My curiosity over meditation has steadily built year by year. The more you learn about it, the harder it is to ignore. Even if I might’ve been in a meditative state before, by whatever means, I certainly never got there deliberately. So I finally set out to give practicing meditation an honest try everyday for a month. One thing for sure is, sitting still and quieting your mind is much easier said than done.

My first two weeks I tried a bunch of different guided videos on YouTube to get a sense of some of the different styles and practices out there. Some focused on what my body was feeling at any given moment. Others were more about shining a light on some positive affirmations that felt important to me, no matter how big or small. I liked those days. A universal common thread across anything I tried though, always was a focus on your breathing. The sound, the cadence, the physical rise and fall of your chest. It really does help to keep the mind from wandering. I did get a little carried away with it though. On two occasions, after 15 minutes straight of forceful breathing, my face went numb and my eyelids started twitching. Pretty sure I was just shy of passing out and was basically just hyperventilating. You live, you learn, and in this case you have a good laugh.

I also found myself visualizing a group of lines while I meditated. Similar to what I’ve illustrated. Maybe one representing work. Maybe another is desire. Maybe fear, maybe anxiety. Regardless of what’s what, they’re all fighting and competing for dominance at any given moment. If I could quiet my mind, the lines distilled down to a circle. But if my mind started to wander, it all broke loose and I’d just see a bunch of spaghetti. It started to become like a target I was aiming for. Probably breaks a few rules, but it was helpful for me and I suppose that’s all that matters.

By the end of the 31 days, I can say that practicing meditation makes me feel better than I did without it, but I’m not sure yet if that’s from the meditation itself, or just from knowing I’m deliberately trying to do something that’s good for me. In any case, I feel better than I did, and that shouldn’t be ignored. So while this challenge officially ended over 3 weeks ago, I’ve kept up with it nearly everyday since. After a little more time and effort I’m excited to see where this one takes me. Hopefully to higher ground.

Another month, another New Year’s resolution challenge. Two for May actually. I originally set out to forgo eating meat, but I decided to practice yoga everyday too. Yep, I went full Californian.

I’d have to guess the longest I’d ever gone without eating meat is no more than a couple days. Those off days being purely coincidence. The more I’ve learned about the health positive science that supports a vegetarian lifestyle, the more I’ve grown curious about giving it a shot. There’s also the ethical issues with eating meat that are sometimes on my mind. The ones most of us do our best to pretend aren’t there, myself included. For these reasons, I took a crack at it.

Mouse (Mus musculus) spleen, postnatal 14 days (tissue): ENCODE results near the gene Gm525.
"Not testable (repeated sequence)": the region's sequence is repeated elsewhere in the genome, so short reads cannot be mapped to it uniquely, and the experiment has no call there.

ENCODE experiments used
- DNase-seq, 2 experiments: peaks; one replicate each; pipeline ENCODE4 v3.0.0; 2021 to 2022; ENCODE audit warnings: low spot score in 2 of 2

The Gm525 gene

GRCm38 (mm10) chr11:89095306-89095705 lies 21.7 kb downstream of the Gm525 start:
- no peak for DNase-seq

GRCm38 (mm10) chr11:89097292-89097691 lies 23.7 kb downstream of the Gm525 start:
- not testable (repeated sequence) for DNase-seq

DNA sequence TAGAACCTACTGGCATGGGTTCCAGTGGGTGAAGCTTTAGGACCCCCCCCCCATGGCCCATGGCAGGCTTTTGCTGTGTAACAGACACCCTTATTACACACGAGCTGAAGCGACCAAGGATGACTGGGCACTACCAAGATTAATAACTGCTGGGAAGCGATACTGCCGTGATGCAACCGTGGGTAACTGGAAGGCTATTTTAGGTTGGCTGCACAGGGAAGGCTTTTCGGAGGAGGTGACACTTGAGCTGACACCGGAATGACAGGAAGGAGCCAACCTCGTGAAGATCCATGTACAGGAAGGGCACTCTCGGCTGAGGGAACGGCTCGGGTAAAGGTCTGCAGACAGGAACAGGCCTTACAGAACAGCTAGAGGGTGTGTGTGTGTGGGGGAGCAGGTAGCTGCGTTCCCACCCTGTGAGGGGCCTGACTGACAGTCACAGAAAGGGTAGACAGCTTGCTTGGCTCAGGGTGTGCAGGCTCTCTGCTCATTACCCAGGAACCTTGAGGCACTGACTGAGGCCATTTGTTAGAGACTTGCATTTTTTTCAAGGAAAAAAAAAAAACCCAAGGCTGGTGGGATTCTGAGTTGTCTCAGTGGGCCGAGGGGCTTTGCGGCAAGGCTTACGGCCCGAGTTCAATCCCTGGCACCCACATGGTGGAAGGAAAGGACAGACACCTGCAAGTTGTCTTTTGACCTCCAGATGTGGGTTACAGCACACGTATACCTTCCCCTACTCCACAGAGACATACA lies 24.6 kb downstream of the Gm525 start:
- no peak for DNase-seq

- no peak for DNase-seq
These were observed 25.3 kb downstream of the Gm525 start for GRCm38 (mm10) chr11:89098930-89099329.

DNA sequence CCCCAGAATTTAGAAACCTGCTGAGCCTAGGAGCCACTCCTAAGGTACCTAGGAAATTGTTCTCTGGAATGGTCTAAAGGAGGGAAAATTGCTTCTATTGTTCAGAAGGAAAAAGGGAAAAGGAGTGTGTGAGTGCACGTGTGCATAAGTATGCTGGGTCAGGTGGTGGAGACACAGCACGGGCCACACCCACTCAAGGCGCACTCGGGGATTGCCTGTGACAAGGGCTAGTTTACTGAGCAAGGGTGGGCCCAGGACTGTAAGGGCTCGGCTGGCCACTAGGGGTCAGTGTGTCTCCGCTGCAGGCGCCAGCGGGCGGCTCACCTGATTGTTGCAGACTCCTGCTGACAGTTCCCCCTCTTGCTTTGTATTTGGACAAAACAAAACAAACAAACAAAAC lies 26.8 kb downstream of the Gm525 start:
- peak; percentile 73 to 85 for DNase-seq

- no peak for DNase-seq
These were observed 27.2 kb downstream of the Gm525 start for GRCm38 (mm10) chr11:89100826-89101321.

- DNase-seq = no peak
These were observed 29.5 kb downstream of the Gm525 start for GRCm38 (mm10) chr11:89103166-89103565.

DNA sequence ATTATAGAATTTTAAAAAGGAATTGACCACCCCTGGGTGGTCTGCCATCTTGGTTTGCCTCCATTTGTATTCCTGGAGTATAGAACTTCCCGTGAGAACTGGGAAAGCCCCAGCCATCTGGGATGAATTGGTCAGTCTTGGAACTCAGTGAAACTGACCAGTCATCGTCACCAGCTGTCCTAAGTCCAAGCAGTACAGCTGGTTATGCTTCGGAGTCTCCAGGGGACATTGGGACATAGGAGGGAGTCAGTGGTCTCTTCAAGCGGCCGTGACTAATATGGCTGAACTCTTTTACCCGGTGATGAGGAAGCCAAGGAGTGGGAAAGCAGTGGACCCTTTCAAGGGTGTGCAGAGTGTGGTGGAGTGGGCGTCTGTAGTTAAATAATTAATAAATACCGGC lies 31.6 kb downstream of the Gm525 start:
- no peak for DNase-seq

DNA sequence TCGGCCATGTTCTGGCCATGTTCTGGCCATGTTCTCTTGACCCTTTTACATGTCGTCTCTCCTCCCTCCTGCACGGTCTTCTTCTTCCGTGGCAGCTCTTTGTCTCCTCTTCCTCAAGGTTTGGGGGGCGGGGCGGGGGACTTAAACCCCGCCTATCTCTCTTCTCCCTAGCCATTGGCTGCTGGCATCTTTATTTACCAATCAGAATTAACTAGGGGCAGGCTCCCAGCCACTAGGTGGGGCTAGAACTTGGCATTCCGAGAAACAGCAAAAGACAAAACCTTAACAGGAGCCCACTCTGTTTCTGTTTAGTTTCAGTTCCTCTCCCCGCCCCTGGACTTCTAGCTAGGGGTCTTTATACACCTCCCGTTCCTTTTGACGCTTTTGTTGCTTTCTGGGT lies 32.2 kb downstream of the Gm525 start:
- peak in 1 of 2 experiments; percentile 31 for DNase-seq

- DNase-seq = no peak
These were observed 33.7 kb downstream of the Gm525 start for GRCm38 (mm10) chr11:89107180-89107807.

I had no trouble sticking to it for the whole month. Didn’t feel like a chore, and didn’t really miss anything either. Somedays though, I didn’t feel like I was eating as lean as I normally would, and I can’t say I always felt as full throughout the day. I’m thinking my inexperience with a meatless diet is more to blame there than a vegetarian lifestyle. Some nights we added a plant based meat with dinner. That helped maintain some familiarity for me. Other nights we made dinners that were so damn good, I’d prefer them to grilled chicken breast any night of the week. Looking at you, sweet potato street tacos. Then there’s the ethics. I don’t know the math, but had I been eating meat, 31 days is more slaughtered animals on my behalf than I’d like to think about. I guess that’s a win, but at the same time hard to swallow knowing it doesn’t bother me enough to swear it off for good here and now.

In the end, I’d call it a successful experiment and I’m glad I did it. It me forced to think about something I’d been avoiding thinking about. I’d like to try it again when we’re not locked down at home in a pandemic though. I think It’d be an entirely different challenge if everything wasn’t prepared at home. Looking forward, I’m gonna to try cutting back on meat. Not entirely, but ideally more regularly. Seems like a reasonable ask for something that’d help my body, my conscience, and the world I live in.

On to the Yoga. I’m not a complete stranger to yoga, but I haven’t practiced any in some time. I wanted to expand my experience with it, and that’s how the challenge came to be. I had it on the books for September, but decided I needed it more sooner than later. We’ve hardly left the house during pandemic. That’s months gone by without my morning bike commute, or my few mile walks on lunch. Felt like a good time roll the yoga mat out.

I aimed to practice at least 15 minutes everyday, and often did more. Missed a day or two when my schedule got a little crazy, but I made it up with longer sessions when I jumped back in. Everyday I’d search Youtube for yoga sequences aimed at whatever I felt I needed most in that moment. That meant a lot of sequences for back pain, which naturally led to a lot of sequences for improving my posture. I had a few back to back nights that I had trouble falling asleep, so I looked up a sequence to help with that, and it did. After the 31 days, I’m not a yoga guru, I can’t balance any better or reach any further. But I learned a good lesson. I’d only ever viewed or used yoga as a form of exercise. Trying my hardest to break a sweat, or I felt like it was useless. This challenge showed me for the first time how to use yoga for relief. God, I’m getting old.

Choice.